For the first week of November of 2016, I took a trip to Oregon to be with my son. It had been six years since I had seen him. During that time he had confronted his troubles as an alcoholic, about which I never knew a thing until he told me.
When I first encountered him at the airport, he was standing tall and alive, thankfully beardless, and handsome. I perceived him as only a Mother can view her son. All Mothers who understand that perception know that no words can describe the bond. It is strong; the love that is intertwined with lack of condition and overcomes darkness, the blight of past friction and opens into the light of infinitude.
That week our plans were to go with the flow of how any event would evolve and I relished every moment.
That week also happened to be one of the most active periods to date for his business, Novo Veritas. He and his business partner, Betsy Hartley, were scheduled to give two presentations and appear on a radio show, with host, Mike Parker, the sports commentator for the Oregon State Beaver Sports Teams.
Both presentations showed the passion that both Spence and Betsy share about their own efforts to transcend the difficulties which have invaded their lives and about which they have developed heightened awareness that becomes keener day by day. The parallels which the two have drawn between the ramifications of alcoholism and of Type 2 diabetes respectively address hurdles that many have to jump in order to arrive at a place for fulfilling their lives.
This means choosing, making decisions, turning hard corners in order to uncover a healthy existence whose potential already exists, but which can blossom given incentive and support.
Novo Veritas Speaks
The groups in which Spence and Betsy talked were strikingly different.
The first presentation I witnessed was held in a small running apparel shop in Corvallis. The audience seated itself casually in a circle facing the two speakers. The situation was intimate. But the exchange between Spence, Betsy and several women in the audience proved powerful. One very delicate, fragile, small woman, who appeared to be weary of her stress, asked one question and then followed up with more. She was seeking guidance to move out of the place in which she seemed to be stuck. She shared only a general picture of herself. Both Spence and Betsy reassured her that moving forward hurts only after the initial steps and the continuation of healing oneself, finding that healthy and peaceful place is a matter of time, effort and will.
The concluding words to the audience were: We are here to tell our stories to help you tell yours. This sentence is a deep trigger: it makes me think.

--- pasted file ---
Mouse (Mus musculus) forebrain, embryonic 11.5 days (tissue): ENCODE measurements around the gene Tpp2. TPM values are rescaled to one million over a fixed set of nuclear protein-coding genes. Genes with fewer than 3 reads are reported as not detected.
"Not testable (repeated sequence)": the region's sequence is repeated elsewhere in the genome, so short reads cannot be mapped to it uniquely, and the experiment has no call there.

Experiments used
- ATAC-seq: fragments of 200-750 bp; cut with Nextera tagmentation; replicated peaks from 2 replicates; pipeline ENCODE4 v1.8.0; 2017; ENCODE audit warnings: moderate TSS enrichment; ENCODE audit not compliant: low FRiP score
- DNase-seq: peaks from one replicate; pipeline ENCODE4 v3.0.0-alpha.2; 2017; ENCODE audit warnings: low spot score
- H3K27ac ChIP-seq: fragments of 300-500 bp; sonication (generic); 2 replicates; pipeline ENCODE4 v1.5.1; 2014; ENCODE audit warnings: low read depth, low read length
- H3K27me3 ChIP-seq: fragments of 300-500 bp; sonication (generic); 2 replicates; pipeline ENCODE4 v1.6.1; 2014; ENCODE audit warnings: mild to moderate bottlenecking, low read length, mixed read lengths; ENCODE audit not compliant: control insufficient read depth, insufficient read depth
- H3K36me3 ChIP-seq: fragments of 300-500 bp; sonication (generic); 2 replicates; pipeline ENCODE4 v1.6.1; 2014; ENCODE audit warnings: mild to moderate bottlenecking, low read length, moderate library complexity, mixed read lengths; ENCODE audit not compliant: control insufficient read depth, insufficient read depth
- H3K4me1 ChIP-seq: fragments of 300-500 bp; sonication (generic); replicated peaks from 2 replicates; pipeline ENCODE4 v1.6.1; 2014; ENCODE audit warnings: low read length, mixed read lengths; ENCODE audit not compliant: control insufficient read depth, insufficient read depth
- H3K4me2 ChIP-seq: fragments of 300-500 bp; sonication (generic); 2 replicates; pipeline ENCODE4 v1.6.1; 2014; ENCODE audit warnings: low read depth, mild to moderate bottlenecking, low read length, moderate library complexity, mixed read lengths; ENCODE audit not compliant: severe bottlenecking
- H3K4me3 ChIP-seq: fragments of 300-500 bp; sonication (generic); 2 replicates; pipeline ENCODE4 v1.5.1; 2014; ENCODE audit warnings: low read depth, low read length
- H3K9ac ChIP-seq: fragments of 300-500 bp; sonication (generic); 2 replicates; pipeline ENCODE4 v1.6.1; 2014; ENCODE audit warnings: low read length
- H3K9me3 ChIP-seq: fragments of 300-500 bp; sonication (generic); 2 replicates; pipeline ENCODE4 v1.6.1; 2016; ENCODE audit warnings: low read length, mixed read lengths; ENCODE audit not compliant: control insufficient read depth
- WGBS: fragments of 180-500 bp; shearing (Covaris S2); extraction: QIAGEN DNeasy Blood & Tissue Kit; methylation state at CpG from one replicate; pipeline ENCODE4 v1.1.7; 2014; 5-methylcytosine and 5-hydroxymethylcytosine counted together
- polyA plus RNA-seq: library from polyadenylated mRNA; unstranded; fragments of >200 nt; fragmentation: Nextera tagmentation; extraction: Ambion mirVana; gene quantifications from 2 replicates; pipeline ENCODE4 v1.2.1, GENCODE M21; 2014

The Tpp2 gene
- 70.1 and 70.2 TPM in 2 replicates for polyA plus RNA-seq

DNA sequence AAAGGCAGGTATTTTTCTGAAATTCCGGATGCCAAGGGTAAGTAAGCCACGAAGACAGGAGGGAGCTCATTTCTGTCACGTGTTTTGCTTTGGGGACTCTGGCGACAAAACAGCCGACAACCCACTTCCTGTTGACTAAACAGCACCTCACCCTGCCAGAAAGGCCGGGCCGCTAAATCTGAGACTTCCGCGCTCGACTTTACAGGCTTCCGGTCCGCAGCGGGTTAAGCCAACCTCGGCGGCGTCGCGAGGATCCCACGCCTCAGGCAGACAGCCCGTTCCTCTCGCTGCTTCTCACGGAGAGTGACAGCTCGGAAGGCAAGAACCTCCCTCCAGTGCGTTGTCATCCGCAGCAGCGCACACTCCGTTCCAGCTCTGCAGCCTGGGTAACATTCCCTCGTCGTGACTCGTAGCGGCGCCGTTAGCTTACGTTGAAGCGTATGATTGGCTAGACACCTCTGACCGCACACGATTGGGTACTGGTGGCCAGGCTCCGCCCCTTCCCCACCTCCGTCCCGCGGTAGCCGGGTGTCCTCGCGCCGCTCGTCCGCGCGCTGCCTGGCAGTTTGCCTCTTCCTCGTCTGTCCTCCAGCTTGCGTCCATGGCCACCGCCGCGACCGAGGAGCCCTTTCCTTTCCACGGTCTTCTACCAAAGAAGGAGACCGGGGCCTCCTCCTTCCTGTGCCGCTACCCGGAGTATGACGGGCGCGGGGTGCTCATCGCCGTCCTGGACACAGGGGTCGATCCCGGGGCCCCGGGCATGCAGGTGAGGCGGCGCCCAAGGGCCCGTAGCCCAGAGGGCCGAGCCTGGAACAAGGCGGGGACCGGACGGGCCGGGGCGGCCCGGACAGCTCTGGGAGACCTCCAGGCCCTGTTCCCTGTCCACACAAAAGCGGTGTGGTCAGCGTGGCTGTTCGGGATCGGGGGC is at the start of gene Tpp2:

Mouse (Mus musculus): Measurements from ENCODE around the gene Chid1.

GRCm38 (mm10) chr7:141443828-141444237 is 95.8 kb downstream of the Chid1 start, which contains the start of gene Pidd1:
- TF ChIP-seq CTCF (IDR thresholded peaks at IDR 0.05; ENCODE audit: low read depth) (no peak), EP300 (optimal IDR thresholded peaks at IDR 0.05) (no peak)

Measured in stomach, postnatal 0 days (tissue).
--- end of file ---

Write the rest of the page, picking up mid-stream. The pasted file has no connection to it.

The second presentation was held at The Portland Athletic Club in a far more formal setting. The athletic club is an establishment where members inherit memberships. So the audience was a mix of upper-crust attendees with you-and-me-kinda-people. Spence and Betsy were conscious of their appearance for this particular date, knowing that their message, no matter how essential, might go over well if their appearance blended into expectations of the environment. As an introduction, they showed their video, which is always a tear-jerker for me. Then they each went into more detail with their stories in a more audience specific version. Their primary interest is to create a conversation between them and the audience members. So they request questions, as unfettered and unbounded as possible because listening is a means to shape the next steps for growth. One question that I remember distinctly came from an elderly woman, who looks to be in shape and is really beautiful. The question was this: what if life has been good and one simply wants to determine who he or she is? That Spence and Betsy lay themselves open to these amazingly deep inquiries tests the strength of their beings, for often, the questions they are asked pertain to the kinds of questions they continually ask themselves, both individually and together of each other.
Running is the vehicle for Spencer's and Betsy's recovery from their individual statuses. Running implements their sense of self to develop their strengths, contemplate their weaknesses, hone in on their essential nature. This does not mean that their encouragement is directed towards running only for any of their clients or groups, like athletic teams, with whom they work. It means that they both have a starting point for unleashing their experiences. Spence and Betsy can be key to the raising of one's consciousness.